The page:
ADS-B: Are you exempt?


ADS-B mandates may not apply to you, but the benefits outweigh the costs.

The timeline to equip with ADS-B is rapidly diminishing, but if you haven’t yet equipped, you may be in luck. If your flight operations don’t fall within the mandated limits, then you are exempt from the January 2020 deadline. However, if you do fall within the limits, your aircraft will be grounded. CTS is bringing you a look at the mandate, some exceptions to the rule, and how it applies to you.

The Rule.

Generally speaking, if you operate within airspace in the U.S. that requires a transponder, you will need to equip with ADS-B Out. More specifically, the Garmin ADS-B website says, “this includes Class A, B, or C airspace, Class E airspace at and above 10,000 ft MSL over the 48 contiguous United States and the District of Columbia, and Class E airspace over the Gulf of Mexico from the coastline of the U.S. out to 12 nm and above 3,000 ft MSL. Even if you don’t fall into one of these categories, you’ll still need an ADS-B “Out” solution if you find yourself flying from the surface up to 10,000 ft MSL within 30 miles of most primary Class B airports.”

Note: this mandate is only applicable to the airspace, not the flight operation (IFR vs. VFR).

The Exception(s).

Don’t fly within the airspace listed above or lucky enough to fly an aircraft certified without an electrical system? Then your aircraft will be exempt from the 2020 restrictions. It is, however, still a good idea to get equipped with ADS-B Out and Infor the safety of others, and yourself. As a bonus, if you happen to be exempt from the mandate, with no set date to equip you have time make sure your investment is the right choice for you. Waiting also means you can ensure that you are receiving the best rates, equipment installation slots, and technology available.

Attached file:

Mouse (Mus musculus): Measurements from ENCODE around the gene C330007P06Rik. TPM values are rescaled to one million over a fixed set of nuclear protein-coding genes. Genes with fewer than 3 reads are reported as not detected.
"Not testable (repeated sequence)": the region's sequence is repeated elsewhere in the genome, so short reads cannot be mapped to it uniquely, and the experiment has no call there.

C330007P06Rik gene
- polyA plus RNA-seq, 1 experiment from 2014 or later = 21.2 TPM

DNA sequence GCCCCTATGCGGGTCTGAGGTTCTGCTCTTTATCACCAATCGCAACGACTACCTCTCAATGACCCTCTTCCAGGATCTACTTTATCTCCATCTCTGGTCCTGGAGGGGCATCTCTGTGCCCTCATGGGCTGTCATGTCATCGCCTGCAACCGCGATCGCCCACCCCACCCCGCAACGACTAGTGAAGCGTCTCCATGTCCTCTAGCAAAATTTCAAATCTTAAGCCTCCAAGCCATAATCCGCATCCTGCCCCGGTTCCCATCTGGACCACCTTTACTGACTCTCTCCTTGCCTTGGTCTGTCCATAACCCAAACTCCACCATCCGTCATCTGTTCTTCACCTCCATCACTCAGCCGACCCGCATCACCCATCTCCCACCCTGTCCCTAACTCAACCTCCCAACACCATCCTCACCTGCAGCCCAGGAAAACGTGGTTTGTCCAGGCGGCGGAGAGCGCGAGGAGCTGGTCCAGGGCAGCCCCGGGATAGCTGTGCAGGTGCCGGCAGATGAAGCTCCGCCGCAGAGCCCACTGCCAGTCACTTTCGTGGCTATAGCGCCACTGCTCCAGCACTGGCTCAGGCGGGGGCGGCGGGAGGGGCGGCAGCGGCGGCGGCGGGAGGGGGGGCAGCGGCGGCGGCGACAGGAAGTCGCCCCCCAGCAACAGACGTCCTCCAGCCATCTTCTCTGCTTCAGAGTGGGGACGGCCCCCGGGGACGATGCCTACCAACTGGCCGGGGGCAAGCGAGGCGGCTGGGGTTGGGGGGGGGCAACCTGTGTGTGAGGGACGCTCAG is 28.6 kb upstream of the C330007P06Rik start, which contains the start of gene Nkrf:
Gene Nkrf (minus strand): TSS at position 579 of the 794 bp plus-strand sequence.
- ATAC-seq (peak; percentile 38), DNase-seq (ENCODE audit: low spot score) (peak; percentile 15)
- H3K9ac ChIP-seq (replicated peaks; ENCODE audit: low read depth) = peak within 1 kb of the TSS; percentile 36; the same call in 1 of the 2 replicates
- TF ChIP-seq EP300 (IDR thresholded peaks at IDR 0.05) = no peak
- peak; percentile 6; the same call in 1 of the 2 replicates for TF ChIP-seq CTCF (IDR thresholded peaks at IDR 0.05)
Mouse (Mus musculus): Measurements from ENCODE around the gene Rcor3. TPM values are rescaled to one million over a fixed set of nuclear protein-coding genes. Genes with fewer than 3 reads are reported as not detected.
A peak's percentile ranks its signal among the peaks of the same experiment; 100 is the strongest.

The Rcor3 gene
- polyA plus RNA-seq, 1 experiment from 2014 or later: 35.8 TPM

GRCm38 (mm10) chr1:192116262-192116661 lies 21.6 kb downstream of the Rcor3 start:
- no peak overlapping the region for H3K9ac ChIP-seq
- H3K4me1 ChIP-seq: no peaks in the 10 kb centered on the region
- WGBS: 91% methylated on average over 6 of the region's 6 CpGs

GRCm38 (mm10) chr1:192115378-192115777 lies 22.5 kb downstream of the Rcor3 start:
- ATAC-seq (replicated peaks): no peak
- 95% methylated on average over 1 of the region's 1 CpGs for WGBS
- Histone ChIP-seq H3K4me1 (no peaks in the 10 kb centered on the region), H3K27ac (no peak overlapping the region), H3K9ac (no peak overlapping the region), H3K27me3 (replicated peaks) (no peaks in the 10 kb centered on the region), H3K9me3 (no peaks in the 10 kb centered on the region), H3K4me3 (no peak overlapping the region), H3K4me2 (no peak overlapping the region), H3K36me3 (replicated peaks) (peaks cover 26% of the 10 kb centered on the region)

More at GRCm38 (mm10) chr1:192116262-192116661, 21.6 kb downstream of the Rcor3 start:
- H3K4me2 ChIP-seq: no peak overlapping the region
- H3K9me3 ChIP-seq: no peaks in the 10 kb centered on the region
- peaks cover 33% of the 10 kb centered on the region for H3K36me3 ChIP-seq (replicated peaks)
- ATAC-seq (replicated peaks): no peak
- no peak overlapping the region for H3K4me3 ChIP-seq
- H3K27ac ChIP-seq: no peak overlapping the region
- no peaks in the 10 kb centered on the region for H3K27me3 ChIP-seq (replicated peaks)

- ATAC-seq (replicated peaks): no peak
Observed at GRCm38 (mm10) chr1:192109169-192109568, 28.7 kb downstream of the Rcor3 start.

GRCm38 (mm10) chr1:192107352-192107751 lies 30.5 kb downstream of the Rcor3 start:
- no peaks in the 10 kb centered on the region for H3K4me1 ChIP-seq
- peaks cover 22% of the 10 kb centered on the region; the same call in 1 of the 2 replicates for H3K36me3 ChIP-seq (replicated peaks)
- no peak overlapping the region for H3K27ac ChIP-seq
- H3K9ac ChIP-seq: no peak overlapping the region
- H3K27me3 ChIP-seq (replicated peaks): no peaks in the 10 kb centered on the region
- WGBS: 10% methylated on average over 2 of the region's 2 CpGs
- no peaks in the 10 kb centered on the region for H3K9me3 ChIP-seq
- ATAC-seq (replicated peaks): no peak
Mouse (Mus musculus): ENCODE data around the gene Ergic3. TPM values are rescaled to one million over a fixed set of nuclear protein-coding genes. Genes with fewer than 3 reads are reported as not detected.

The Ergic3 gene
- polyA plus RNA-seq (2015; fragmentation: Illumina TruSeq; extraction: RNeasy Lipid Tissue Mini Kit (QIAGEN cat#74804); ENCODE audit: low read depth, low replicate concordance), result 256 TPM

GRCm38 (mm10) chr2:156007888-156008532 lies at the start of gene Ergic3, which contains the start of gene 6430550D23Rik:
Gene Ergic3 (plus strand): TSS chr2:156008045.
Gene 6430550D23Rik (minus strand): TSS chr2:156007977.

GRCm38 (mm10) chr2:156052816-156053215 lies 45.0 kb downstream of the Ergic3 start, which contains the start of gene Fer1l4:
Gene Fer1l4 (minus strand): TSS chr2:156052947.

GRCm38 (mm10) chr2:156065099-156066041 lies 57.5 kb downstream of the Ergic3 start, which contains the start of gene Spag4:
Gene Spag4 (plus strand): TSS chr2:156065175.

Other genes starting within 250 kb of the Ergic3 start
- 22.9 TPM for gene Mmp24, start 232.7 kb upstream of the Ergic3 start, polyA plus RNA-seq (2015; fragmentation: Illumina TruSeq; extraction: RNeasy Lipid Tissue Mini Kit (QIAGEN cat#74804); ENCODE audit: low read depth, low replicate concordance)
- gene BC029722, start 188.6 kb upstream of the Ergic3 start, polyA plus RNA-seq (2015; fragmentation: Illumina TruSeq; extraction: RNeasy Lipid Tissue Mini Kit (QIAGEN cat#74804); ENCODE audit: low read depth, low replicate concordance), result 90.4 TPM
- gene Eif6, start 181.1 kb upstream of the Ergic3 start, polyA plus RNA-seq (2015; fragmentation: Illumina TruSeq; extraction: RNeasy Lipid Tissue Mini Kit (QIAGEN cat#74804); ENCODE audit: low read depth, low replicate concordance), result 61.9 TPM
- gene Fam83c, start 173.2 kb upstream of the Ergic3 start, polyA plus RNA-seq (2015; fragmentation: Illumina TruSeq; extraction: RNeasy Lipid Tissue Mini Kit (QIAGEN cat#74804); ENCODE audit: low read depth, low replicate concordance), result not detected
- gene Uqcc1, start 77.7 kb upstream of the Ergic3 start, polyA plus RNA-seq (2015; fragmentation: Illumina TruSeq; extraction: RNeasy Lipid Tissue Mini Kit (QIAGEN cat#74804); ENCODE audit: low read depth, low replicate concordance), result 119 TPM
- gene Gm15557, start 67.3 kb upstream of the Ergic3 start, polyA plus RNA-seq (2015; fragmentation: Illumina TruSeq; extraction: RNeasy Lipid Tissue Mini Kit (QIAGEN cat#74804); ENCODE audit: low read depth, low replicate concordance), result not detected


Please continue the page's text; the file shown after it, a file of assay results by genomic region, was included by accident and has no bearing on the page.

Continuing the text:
Ads-b regulations

Do you fly within these areas? Now that gets a little trickier. You are not exempt and you will be grounded come January 1, 2020 if you do not equip. The FAA is allowing a one-time exemption as approved by the ATC facility with presiding jurisdiction on a case-by-case basis under the following conditions:

1. Aircraft with an inoperative ADS-B Out. Under these circumstances, operations may continue underway to the destination airport, including any stops, or to proceed to a stop for proper repairs. A request like this can be made at any time the occasion arises.

2. Aircraft that are not equipped with ADS-B Out. Aircraft that are not ADS-B equipped, but do need to fly in the mandated zones must put in a request at least 1 hour prior to the proposed operation.

Read more in 14 CFR 91.225 subparagraph (g).

Whether exempt or not, ADS-B is the newest FAA solution to safer skies and in-flight awareness. The location tracking tool is extremely reliable and effective, making it a viable option for every pilot and not just those that are required to comply with the 2020 mandate. With some minor exceptions, ADS-B is required throughout most of the U.S. airspace and is becoming a more popular option all around the globe. Learn more about ADS-B from the FAA, Garmin, or AC 90-114.

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